* Harlem Valley rail-trail: (www.hvrt.org) This hidden gem in Dutchess and Columbia counties features two sections that cover 15 paved miles for visitors and residents to enjoy. The trail for walkers and cyclists can be accessed at Metro-North’s Wassaic station and continues into Amenia and Millerton.
* Historic sites: If you are a history buff, Dutchess County offers myriad opportunities to explore the past and its impact on life today. Hyde Park boasts the Franklin D. Roosevelt Home and Presidential Library and Museum off Route 9, which offers interactive exhibits and more about the man who led America through the Great Depression and World War II. Not far away off Route 9G is Val-Kill, the home of Eleanor Roosevelt and the only National Historic Site dedicated to a first lady. Also off Route 9 in Hyde Park is the Vanderbilt Mansion National Historic Site. The Gilded Age home of Frederick W. Vanderbilt is a 54-room mansion. Its grounds, gardens and walking trails with views of the Hudson River are some of the best the area has to offer. For information on national historic sites visit www.nps.gov. A few miles south of the FDR Home, off Route 9 in Poughkeepsie, is Locust Grove (www.lgny.org), an Italianate villa built for famed inventor and artist Samuel Morse. The 200-acre estate includes a visitors’ center and walking trails with Hudson River views.
* Innisfree Garden (www.innisfreegarden.org): This gorgeous garden in Millbrook in eastern Dutchess off Tyrrel Road combines modern aspects with older Chinese and Japanese garden designs to offer a peaceful and eye-opening getaway for visitors and local residents.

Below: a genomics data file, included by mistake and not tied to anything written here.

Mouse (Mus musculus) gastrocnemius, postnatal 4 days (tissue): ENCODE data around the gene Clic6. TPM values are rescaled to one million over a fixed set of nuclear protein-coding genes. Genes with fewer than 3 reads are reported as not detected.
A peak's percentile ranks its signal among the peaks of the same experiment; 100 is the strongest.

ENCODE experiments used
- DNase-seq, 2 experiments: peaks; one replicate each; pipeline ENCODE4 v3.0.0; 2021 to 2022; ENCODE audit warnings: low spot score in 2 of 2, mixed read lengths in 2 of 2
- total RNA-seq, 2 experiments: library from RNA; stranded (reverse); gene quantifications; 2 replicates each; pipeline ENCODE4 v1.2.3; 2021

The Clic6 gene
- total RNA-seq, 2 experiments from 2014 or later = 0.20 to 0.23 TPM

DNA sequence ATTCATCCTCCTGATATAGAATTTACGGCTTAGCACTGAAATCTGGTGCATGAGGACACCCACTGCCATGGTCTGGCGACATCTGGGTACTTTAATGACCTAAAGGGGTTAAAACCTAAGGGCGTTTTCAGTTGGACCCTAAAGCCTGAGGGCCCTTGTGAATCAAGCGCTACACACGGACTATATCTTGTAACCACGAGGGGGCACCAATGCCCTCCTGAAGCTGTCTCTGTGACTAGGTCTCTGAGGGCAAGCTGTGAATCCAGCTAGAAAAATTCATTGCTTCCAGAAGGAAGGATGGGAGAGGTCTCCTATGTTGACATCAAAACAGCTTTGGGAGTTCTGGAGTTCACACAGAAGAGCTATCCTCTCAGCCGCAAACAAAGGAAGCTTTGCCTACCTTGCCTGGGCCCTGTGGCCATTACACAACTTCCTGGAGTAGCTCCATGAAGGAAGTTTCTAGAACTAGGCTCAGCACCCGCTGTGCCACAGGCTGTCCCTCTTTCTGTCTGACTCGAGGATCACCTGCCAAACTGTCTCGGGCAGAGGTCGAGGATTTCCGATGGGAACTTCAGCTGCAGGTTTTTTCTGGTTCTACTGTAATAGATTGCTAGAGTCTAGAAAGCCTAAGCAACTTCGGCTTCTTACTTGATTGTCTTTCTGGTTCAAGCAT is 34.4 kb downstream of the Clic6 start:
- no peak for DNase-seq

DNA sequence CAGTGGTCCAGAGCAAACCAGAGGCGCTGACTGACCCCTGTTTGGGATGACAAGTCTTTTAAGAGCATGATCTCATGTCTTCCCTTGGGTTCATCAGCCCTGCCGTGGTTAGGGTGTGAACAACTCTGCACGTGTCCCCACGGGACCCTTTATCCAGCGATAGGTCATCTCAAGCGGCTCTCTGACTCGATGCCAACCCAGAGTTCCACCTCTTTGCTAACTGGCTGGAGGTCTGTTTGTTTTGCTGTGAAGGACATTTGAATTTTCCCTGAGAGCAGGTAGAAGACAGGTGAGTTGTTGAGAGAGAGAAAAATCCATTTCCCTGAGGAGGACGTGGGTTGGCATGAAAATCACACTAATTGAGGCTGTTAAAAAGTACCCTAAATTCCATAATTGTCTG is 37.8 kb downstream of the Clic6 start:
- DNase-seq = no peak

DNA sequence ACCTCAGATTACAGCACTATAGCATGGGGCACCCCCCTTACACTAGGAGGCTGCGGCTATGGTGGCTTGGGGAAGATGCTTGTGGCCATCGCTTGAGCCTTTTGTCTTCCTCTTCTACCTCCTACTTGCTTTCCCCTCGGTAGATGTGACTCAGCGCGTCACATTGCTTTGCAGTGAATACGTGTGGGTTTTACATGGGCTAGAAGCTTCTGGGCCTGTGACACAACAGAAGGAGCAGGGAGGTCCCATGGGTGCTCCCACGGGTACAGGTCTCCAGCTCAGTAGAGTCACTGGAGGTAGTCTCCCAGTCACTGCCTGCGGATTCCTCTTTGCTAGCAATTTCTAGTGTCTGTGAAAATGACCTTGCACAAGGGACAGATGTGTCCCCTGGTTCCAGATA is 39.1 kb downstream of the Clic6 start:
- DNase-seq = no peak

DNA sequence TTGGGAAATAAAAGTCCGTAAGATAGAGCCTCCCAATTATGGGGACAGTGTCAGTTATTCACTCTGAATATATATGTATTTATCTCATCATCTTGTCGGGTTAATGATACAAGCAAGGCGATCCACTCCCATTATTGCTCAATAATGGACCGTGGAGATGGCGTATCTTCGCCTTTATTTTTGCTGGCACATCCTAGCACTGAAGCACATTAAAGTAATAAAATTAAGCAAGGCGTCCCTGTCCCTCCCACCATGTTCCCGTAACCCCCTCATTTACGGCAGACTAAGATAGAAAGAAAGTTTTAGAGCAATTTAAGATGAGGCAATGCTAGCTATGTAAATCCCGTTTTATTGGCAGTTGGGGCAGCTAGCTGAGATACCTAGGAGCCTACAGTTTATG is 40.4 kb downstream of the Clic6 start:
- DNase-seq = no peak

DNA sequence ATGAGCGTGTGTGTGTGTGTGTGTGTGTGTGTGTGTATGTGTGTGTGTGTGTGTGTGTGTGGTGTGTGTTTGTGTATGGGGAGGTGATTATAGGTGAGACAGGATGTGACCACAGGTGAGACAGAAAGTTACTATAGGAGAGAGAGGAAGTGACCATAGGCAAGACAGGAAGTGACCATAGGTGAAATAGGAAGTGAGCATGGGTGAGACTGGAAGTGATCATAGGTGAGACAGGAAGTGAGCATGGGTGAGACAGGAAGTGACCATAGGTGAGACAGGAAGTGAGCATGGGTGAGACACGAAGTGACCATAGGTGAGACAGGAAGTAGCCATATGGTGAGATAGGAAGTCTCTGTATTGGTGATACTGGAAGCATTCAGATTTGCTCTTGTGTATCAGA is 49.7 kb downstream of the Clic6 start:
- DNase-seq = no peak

* Wine lovers should check out the Dutchess Wine Trail (www.dutchesswinetrail.com) in the eastern end of the county, which features Clinton Vineyards and the Millbrook Vineyards & Winery. The trail takes visitors to vineyards, farms and orchards and away from the hustle and bustle of more populated areas.
* With spring here and summer not far behind, a number of great events are on tap. The Dutchess County Regional Chamber of Commerce’s Annual Balloon Festival is set for July 8 to 10, with hot-air balloon launches planned for a number of locations. Visit www.dcroc.org/balloonfestival for more information. The Dutchess County Fairgrounds (www.dutchessfair.com) off Route 9 in Rhinebeck, which hosts the 2016 fair August 23 to 28, is home to a number of other events throughout the year, from antique-car shows and arts festivals to food and wine showcases.
* There are too many fine restaurants to mention here, but for a complete guide and information on cooking tours in Dutchess County, visit www.dutchesstourism.com. It breaks down the options, from fine dining to coffee shops and everything in between.
* If you’re a baseball fan and want to catch some future major leaguers in action, the Hudson Valley Renegades are the Class A affiliate of the Tampa Bay Rays. The season begins in June and ends in early September. Home games are at Dutchess Stadium off Route 9D in Wappingers Falls. (www.hvrenegades.com).
Check out what the area has to offer. You may be surprised how much you’ve been missing.